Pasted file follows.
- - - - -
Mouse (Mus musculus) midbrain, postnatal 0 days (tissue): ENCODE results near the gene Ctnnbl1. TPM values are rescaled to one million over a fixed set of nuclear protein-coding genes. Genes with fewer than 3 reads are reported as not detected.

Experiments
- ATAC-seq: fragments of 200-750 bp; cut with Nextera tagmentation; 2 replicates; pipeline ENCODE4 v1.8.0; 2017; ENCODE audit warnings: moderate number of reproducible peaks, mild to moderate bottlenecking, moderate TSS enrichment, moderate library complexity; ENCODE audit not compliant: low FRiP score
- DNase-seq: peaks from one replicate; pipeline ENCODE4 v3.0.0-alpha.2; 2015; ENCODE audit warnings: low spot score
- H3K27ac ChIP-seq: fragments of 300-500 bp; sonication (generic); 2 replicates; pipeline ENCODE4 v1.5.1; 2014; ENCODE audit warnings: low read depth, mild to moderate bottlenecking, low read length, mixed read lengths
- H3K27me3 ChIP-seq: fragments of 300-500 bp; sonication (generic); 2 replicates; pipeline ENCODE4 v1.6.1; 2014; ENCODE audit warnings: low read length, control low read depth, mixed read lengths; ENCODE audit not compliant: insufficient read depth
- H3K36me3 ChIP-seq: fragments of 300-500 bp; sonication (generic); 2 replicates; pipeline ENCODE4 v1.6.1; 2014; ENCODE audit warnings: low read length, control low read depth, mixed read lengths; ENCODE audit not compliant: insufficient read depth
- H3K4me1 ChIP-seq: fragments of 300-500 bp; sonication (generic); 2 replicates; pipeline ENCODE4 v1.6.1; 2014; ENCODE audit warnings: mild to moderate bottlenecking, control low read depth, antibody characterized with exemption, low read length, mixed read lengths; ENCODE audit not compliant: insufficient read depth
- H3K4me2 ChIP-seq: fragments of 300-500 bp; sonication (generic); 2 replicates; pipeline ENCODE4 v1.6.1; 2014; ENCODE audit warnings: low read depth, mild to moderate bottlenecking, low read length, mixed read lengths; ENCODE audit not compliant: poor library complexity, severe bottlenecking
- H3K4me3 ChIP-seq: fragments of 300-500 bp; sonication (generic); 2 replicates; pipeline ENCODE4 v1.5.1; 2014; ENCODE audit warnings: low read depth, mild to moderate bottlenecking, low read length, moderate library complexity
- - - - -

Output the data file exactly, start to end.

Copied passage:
Mouse (Mus musculus) midbrain, postnatal 0 days (tissue): ENCODE results near the gene Ctnnbl1. TPM values are rescaled to one million over a fixed set of nuclear protein-coding genes. Genes with fewer than 3 reads are reported as not detected.

Experiments
- ATAC-seq: fragments of 200-750 bp; cut with Nextera tagmentation; 2 replicates; pipeline ENCODE4 v1.8.0; 2017; ENCODE audit warnings: moderate number of reproducible peaks, mild to moderate bottlenecking, moderate TSS enrichment, moderate library complexity; ENCODE audit not compliant: low FRiP score
- DNase-seq: peaks from one replicate; pipeline ENCODE4 v3.0.0-alpha.2; 2015; ENCODE audit warnings: low spot score
- H3K27ac ChIP-seq: fragments of 300-500 bp; sonication (generic); 2 replicates; pipeline ENCODE4 v1.5.1; 2014; ENCODE audit warnings: low read depth, mild to moderate bottlenecking, low read length, mixed read lengths
- H3K27me3 ChIP-seq: fragments of 300-500 bp; sonication (generic); 2 replicates; pipeline ENCODE4 v1.6.1; 2014; ENCODE audit warnings: low read length, control low read depth, mixed read lengths; ENCODE audit not compliant: insufficient read depth
- H3K36me3 ChIP-seq: fragments of 300-500 bp; sonication (generic); 2 replicates; pipeline ENCODE4 v1.6.1; 2014; ENCODE audit warnings: low read length, control low read depth, mixed read lengths; ENCODE audit not compliant: insufficient read depth
- H3K4me1 ChIP-seq: fragments of 300-500 bp; sonication (generic); 2 replicates; pipeline ENCODE4 v1.6.1; 2014; ENCODE audit warnings: mild to moderate bottlenecking, control low read depth, antibody characterized with exemption, low read length, mixed read lengths; ENCODE audit not compliant: insufficient read depth
- H3K4me2 ChIP-seq: fragments of 300-500 bp; sonication (generic); 2 replicates; pipeline ENCODE4 v1.6.1; 2014; ENCODE audit warnings: low read depth, mild to moderate bottlenecking, low read length, mixed read lengths; ENCODE audit not compliant: poor library complexity, severe bottlenecking
- H3K4me3 ChIP-seq: fragments of 300-500 bp; sonication (generic); 2 replicates; pipeline ENCODE4 v1.5.1; 2014; ENCODE audit warnings: low read depth, mild to moderate bottlenecking, low read length, moderate library complexity